Known officially as GK-Per, the nebula lies in the constellation Perseus, about 1,500 light years from Earth. At its centre are two stars - one hot and gassy, and another which is now a dense "white dwarf", about as heavy as our Sun but only as large as the Earth. It "went nova" in 1901, leading to the firework effect visible here as pieces of the star's outer shell were thrown off by a cataclysmic explosion within it.
Now, in part of a four-year cycle, gas is being sucked from the larger star towards the white dwarf "like water running down a plughole", said Julian Osborne, a research scientist at the University of Leicester. As the gas approaches the dwarf, it swirls around and heats up, giving off light, until finally a critical mass surrounding the star is dragged downwards - where it crashes into the hot surface at 5.4 million mph, accelerating so rapidly that it gives off X-rays.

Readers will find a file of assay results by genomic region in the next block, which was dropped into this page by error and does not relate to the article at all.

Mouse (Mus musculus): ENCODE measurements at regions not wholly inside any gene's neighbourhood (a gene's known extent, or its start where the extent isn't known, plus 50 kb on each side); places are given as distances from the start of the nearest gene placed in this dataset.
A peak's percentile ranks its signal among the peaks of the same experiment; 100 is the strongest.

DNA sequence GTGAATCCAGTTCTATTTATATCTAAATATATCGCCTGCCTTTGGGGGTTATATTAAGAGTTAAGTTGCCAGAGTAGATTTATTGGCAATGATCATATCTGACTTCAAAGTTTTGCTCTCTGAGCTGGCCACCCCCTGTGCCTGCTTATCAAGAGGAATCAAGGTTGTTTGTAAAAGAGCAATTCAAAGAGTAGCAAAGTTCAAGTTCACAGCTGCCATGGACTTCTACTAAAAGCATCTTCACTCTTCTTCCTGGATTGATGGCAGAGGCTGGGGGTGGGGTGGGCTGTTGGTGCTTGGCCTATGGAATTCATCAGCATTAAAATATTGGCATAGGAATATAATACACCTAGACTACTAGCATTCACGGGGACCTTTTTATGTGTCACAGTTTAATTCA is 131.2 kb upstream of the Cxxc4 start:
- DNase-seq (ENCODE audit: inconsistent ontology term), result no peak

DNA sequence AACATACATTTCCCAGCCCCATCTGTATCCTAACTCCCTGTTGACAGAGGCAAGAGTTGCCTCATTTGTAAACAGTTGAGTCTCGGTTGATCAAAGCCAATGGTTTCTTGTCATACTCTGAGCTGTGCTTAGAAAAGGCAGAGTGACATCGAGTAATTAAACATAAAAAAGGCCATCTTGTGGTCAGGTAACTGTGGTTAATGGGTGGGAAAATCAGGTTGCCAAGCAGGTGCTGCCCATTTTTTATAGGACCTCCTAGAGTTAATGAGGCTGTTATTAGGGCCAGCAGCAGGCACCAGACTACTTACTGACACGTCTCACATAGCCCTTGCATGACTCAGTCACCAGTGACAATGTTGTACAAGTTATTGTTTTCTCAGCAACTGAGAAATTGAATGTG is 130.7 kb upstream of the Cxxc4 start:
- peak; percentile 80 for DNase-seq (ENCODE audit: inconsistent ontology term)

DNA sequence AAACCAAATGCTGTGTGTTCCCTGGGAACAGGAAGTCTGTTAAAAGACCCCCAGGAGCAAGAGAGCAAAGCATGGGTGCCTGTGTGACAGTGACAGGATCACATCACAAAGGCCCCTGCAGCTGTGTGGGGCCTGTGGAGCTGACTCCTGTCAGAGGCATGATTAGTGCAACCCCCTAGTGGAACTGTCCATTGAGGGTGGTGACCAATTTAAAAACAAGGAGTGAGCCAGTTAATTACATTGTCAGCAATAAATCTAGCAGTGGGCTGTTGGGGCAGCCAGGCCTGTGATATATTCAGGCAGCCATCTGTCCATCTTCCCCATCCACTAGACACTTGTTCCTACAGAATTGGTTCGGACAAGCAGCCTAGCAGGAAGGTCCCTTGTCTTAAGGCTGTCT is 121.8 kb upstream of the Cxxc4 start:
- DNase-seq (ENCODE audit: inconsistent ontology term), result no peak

Dr Osborne was contacted in February by the amateur group, numbering about 30 internationally, who regularly monitor the nebula and other variable stars. "It's not possible to predict when it will happen, so we rely on amateurs to tell us and to register its changes in brightness," he said yesterday. "They put the information on the Internet and have a daily mailing list so they can tell the professionals."
Once alerted, he was able to get an orbiting X-ray satellite to begin observing the starburst, which is expected to last two or three months. But so far nobody can predict how long the pair of stars will continue their strange dance. The white dwarf will gain mass, meaning that it will be able to suck gas more easily, but even so there is probably sufficient material for the cycle to last many millions of years.Reuse content